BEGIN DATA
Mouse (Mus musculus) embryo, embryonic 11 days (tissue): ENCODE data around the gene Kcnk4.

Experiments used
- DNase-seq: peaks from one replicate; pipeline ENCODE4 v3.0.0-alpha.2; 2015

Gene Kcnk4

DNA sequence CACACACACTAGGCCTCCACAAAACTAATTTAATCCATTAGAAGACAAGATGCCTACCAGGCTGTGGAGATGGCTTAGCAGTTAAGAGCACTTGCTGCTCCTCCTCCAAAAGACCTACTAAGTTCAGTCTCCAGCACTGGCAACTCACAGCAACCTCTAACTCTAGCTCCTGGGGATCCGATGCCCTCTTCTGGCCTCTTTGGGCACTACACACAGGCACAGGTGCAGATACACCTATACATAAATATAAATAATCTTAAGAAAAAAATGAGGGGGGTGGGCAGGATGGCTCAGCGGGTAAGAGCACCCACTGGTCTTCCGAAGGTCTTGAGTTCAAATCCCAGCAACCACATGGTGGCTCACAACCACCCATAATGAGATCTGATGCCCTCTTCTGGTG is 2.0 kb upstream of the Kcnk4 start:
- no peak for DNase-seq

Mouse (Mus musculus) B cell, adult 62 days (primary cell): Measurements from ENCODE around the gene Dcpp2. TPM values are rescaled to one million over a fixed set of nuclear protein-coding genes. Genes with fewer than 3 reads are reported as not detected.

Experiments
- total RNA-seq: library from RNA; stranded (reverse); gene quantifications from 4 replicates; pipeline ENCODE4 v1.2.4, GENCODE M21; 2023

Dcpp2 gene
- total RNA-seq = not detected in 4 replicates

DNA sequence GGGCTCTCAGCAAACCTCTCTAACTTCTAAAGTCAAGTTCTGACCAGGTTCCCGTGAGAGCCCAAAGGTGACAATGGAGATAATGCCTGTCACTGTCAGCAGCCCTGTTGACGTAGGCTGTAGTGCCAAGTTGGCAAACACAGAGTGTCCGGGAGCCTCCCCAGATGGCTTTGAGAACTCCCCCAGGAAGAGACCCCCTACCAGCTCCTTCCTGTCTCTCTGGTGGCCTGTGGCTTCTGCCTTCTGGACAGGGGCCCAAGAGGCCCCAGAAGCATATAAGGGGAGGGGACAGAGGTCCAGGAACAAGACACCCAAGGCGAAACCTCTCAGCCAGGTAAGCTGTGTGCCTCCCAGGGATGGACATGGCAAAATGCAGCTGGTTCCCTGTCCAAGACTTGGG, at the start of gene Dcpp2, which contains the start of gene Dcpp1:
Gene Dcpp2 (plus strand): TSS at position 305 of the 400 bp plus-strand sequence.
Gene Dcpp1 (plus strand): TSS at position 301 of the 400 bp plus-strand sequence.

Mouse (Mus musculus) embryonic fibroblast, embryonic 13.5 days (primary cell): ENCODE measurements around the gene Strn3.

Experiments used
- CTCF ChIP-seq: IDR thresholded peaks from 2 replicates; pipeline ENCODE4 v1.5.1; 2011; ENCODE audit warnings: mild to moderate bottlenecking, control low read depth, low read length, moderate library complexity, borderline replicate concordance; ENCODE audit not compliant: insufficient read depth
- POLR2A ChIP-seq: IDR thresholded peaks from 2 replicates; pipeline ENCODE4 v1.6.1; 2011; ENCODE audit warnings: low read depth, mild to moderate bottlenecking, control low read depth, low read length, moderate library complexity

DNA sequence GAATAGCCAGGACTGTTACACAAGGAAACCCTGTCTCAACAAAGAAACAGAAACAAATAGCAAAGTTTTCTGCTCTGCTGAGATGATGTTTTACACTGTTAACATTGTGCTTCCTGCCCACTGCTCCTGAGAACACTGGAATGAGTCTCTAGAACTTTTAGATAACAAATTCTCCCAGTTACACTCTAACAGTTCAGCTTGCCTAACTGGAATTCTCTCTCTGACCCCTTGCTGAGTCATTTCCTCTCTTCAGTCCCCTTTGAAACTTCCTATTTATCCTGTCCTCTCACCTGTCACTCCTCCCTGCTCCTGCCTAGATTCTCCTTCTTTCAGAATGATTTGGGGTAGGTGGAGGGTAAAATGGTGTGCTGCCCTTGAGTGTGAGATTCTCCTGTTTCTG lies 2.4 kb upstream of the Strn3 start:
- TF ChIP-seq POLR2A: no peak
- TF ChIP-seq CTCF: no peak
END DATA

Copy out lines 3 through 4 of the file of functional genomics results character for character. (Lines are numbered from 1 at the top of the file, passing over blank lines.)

- DNase-seq: peaks from one replicate; pipeline ENCODE4 v3.0.0-alpha.2; 2015

Gene Kcnk4